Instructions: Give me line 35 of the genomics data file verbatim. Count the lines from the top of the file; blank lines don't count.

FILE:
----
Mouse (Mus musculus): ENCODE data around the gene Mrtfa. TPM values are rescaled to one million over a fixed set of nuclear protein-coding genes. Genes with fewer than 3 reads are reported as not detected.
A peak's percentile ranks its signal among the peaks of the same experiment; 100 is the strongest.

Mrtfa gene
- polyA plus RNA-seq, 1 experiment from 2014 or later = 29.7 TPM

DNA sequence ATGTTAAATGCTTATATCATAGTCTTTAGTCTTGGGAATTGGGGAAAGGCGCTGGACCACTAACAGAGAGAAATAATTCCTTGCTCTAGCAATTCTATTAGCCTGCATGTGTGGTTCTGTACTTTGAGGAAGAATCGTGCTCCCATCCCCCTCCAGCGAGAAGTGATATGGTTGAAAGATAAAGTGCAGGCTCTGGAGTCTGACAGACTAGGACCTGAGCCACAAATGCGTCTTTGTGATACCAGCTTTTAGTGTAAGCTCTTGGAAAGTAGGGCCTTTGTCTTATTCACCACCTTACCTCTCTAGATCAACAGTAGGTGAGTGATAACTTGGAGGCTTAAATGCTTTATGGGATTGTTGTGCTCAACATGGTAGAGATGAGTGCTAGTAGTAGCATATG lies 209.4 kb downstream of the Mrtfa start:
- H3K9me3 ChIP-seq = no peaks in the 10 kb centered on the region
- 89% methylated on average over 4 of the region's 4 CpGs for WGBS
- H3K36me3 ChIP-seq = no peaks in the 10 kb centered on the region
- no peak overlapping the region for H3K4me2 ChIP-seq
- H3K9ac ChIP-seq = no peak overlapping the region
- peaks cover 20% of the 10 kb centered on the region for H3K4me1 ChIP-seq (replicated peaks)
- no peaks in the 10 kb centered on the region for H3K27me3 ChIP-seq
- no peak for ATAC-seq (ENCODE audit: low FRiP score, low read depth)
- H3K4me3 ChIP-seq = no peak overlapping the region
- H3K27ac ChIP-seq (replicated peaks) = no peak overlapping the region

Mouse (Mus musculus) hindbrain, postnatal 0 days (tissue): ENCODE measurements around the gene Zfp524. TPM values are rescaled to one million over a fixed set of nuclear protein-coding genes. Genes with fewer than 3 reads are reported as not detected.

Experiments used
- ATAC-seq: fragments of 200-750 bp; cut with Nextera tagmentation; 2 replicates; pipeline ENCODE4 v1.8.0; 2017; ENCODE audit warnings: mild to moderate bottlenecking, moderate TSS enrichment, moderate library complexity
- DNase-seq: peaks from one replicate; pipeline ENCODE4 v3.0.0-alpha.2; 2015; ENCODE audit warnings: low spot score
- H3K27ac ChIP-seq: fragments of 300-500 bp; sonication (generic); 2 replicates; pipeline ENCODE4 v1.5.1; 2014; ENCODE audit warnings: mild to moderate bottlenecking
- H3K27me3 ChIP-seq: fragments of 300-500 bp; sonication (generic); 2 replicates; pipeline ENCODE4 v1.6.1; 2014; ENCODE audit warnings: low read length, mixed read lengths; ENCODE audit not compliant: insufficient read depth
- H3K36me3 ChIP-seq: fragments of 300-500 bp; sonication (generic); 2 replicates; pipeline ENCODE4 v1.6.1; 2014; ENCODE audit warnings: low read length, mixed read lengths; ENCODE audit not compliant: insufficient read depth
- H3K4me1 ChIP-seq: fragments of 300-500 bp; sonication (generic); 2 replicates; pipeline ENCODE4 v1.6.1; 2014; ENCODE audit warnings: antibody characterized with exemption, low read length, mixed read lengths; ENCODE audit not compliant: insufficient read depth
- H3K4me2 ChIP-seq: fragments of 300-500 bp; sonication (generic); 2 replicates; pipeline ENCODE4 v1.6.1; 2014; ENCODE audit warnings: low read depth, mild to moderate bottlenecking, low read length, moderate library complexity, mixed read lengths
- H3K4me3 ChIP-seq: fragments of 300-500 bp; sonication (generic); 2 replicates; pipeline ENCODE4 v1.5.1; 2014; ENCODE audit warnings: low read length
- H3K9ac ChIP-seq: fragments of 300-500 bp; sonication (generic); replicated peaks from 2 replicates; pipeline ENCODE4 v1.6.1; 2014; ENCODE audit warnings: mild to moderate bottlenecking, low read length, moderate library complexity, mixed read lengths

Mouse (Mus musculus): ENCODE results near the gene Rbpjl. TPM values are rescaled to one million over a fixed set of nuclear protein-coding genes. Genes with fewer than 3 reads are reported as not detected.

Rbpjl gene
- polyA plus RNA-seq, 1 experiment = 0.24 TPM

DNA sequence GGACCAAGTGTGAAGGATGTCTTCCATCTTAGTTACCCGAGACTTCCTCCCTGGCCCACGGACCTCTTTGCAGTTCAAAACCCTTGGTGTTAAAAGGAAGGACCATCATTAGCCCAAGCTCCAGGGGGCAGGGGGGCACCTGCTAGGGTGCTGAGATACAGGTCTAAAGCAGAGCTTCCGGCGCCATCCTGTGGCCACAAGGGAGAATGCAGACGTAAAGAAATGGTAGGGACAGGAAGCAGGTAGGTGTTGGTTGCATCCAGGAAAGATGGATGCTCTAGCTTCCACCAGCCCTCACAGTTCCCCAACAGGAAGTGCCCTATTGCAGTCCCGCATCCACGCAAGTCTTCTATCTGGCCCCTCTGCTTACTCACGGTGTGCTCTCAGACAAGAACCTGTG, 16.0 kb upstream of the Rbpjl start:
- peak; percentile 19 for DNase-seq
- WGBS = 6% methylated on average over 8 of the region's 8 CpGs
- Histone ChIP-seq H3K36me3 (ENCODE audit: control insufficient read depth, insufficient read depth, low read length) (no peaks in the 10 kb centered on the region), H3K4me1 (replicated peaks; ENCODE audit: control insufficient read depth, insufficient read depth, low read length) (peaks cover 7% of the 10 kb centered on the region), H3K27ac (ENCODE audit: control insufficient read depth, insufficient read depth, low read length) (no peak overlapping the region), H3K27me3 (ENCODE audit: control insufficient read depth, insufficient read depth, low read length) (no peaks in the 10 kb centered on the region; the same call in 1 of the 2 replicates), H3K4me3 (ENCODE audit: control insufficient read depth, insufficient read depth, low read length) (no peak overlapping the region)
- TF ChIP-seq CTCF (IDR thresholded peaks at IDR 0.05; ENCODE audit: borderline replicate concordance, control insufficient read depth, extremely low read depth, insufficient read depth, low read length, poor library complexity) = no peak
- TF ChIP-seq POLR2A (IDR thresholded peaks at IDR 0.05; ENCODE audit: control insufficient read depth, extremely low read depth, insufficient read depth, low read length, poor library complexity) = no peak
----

- TF ChIP-seq POLR2A (IDR thresholded peaks at IDR 0.05; ENCODE audit: control insufficient read depth, extremely low read depth, insufficient read depth, low read length, poor library complexity) = no peak